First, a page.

What are duplex stainless steels?
At the beginning of the 20th century, metallurgists discovered that they could prevent the rusting of steel by adding chromium in a percentage close to 10%. That’s how stainless steel was born.
Today, stainless steel is one of the most widely used metal compounds in the world, not only because of its high resistance to atmospheric corrosion, but also because it is easily shaped, aesthetically pleasing and very durable.
Within the family of stainless steels, there are various categories that differ in composition. Thus we find austenite, ferrite, martensite or duplex stainless steel. Today we will focus our attention on this last category, duplex.
Duplex is one of the most resistant steels, resisting corrosion as well as traction and compression. Its chrome content is between 18 and 26%, while nickel makes up between 4.5 and 6.5%. The incorporation in the mixture of elements such as nitrogen, silicon, tungsten, molybdenum or copper makes its durability even greater.
Duplex steel is so called because of its equal proportions of ferrite and austenite.
- Ferrite is one of the crystalline structures of iron, specifically those crystallized in cubic systems. It is also known as “iron-α” (alpha). One of its main uses is in the manufacture of magnets, due to its marked magnetic properties.
- On the other hand, austenite, also known as “gamma iron” (γ), is a specific arrangement of the carbon and iron atoms that allows the iron to accept more dissolved carbon. Austenite is not ferromagnetic at any temperature, unlike ferrite.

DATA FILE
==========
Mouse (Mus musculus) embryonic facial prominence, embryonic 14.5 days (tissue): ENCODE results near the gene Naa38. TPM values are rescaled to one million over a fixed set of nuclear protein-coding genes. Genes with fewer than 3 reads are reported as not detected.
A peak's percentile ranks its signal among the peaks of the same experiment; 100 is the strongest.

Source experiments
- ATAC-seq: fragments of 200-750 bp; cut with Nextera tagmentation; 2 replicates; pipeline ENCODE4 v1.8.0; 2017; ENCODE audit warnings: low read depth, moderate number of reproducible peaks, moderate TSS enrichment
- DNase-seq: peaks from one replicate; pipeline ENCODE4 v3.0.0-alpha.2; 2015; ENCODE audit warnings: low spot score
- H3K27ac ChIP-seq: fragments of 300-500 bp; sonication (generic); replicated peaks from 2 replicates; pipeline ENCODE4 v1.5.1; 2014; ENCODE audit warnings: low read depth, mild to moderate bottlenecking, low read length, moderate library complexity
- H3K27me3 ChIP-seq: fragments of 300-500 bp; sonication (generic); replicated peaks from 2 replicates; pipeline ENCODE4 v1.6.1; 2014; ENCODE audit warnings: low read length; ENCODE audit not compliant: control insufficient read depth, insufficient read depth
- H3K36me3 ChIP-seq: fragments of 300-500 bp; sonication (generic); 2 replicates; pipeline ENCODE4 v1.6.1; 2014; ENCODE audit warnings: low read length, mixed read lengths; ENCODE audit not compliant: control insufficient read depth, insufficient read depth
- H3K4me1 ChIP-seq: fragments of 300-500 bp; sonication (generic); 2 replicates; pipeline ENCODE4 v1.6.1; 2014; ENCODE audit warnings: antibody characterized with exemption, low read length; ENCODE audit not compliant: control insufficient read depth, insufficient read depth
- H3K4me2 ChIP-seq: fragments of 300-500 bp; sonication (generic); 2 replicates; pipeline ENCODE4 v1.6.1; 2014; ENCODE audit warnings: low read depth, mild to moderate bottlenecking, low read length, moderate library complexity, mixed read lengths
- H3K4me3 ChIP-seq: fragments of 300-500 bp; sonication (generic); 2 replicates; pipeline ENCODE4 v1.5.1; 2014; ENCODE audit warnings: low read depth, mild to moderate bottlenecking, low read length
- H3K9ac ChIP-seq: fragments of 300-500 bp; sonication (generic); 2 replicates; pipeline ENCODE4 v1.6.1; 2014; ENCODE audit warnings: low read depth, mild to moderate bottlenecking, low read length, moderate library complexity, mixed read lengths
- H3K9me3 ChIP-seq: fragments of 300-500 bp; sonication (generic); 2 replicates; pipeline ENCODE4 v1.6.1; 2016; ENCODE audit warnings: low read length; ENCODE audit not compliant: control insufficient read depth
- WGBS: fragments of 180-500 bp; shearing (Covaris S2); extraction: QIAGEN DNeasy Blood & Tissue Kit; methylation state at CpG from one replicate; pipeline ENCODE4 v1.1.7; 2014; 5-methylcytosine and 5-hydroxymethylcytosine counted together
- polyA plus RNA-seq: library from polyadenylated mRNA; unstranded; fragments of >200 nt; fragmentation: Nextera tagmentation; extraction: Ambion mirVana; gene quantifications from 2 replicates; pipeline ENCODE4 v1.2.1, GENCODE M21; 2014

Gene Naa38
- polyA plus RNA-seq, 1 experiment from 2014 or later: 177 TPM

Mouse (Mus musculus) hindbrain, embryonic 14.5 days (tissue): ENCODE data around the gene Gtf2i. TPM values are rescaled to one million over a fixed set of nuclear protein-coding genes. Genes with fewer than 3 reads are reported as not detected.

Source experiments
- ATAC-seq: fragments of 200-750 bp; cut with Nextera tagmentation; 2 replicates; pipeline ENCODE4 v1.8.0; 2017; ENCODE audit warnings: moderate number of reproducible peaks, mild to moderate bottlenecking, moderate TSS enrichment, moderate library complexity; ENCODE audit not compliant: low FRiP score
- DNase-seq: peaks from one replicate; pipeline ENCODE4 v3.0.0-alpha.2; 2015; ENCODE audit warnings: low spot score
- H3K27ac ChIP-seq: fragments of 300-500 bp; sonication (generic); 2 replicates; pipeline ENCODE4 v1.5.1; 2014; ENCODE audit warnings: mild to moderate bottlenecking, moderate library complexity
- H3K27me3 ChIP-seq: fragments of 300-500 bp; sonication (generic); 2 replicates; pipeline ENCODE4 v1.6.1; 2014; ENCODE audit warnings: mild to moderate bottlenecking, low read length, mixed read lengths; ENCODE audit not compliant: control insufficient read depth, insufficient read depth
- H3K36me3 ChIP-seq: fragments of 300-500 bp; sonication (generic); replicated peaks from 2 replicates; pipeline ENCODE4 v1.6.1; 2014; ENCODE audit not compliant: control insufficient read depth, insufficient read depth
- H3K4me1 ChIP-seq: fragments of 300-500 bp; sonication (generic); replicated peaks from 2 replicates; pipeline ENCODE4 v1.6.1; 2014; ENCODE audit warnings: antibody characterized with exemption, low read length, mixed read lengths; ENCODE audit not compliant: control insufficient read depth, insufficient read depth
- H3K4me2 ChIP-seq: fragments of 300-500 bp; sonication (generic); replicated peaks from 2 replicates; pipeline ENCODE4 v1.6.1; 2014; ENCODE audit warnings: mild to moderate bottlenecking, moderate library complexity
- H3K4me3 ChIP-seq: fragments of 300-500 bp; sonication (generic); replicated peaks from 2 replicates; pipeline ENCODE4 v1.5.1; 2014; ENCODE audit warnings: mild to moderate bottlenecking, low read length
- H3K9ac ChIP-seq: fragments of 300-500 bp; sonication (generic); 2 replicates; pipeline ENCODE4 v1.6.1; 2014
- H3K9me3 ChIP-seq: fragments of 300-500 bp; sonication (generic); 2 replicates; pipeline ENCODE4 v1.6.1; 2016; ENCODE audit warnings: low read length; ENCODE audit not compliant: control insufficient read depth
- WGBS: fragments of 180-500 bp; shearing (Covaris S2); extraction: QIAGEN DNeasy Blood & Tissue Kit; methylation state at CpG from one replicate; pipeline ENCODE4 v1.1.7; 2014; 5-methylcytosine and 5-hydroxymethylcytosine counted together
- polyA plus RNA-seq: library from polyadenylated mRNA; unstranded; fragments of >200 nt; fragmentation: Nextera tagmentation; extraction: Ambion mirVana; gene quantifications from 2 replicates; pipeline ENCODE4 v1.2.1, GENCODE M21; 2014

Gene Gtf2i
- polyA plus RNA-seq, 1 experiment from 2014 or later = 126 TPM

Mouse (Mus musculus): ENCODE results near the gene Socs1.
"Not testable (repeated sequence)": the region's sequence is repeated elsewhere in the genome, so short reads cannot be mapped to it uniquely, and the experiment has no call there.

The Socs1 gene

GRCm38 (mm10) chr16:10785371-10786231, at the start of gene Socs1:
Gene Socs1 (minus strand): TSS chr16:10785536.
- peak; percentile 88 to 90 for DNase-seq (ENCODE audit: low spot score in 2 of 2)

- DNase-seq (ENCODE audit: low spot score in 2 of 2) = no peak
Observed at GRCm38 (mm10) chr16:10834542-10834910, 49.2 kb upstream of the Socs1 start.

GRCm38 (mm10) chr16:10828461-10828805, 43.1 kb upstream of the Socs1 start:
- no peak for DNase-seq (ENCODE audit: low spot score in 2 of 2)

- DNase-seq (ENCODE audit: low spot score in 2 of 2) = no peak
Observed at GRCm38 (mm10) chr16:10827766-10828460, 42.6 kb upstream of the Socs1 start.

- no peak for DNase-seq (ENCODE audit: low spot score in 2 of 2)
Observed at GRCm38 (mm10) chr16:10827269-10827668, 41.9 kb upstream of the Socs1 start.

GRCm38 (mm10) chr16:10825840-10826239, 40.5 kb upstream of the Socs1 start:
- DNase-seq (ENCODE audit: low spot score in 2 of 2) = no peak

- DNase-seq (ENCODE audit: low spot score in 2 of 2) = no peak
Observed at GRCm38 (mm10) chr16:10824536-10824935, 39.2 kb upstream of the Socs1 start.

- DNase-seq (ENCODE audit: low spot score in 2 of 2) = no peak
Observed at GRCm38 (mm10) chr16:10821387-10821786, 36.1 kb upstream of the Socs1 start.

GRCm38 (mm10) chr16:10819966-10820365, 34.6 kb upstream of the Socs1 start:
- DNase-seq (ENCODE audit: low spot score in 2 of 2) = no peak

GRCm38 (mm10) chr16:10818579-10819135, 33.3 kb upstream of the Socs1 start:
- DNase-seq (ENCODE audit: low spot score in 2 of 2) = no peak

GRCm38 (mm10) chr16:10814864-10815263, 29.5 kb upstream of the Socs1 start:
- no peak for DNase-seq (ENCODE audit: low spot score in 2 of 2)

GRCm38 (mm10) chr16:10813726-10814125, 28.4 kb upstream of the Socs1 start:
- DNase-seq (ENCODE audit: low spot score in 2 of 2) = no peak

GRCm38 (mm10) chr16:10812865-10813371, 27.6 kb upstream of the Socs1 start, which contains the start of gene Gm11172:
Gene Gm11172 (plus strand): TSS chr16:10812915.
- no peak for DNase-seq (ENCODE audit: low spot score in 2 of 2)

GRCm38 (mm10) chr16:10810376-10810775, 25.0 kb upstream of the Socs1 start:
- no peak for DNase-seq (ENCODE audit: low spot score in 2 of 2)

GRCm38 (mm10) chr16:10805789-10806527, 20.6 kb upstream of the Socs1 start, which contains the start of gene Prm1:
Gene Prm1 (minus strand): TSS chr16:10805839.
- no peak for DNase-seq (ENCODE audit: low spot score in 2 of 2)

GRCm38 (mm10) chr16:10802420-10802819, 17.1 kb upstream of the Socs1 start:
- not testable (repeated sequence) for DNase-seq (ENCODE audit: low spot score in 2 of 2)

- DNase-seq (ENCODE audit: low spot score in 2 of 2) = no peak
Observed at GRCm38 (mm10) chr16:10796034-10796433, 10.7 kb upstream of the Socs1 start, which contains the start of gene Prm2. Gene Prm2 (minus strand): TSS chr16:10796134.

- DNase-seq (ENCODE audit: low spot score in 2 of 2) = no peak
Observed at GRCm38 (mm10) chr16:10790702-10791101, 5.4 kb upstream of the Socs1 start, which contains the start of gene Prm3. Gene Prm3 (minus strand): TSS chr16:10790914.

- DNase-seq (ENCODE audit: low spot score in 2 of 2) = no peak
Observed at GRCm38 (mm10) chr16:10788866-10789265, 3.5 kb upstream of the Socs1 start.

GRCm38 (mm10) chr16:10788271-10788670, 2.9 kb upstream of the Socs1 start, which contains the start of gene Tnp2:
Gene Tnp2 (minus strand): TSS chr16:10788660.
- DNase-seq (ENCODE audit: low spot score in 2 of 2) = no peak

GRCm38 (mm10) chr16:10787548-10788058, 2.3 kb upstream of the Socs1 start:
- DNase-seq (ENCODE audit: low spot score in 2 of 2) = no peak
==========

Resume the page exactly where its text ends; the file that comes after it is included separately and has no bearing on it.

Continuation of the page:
Properties of Duplex Steel
Thanks to this composition, duplex stainless steel has the following characteristics:
- High resistance to both genreal surface and crack corrosion, the types that usually occur in contact areas between parts
- Great strength, being one of the strongest steels; it is very difficult to fracture, either by fatigue or by corrosion under stress.
- Great tensile strength, in a measure far superior to standard steels
- An elastic limit twice that of other types of steel, such as austenitic
- Very high mechanical strength
- Great tenacity, higher than that of ferritic steels
- Low thermal expansion
- Hardness that cannot be increased by heat treatment
- Excellent workability and weldability, much more than ferritic steels, although less than austenitic steels
Uses of Duplex Steel
Because of these qualities, duplex steel is a very adaptable material, allowing it to be transformed in ways that meet specific needs. This fact, coupled with its resistance and hardness, makes it one of the most commonly used raw materials for manufacturing parts in industry.
Duplex Steel, an Industry Leader
Due to its high corrosion resistance, duplex steel is used in many industries, such as the manufacture of industrial fans, rotors, shafts and drives. It is also used in refineries, chemical tanks and gas treatment plants.
On the other hand, its high elasticity makes it a perfect material for the construction of infrastructure elements such as bridges, while its ease of cleaning and excellent sanitizability have led to its widespread use in the food industry.
In short, duplex steel is a very versatile material, without which many industries would have to reinvent themselves.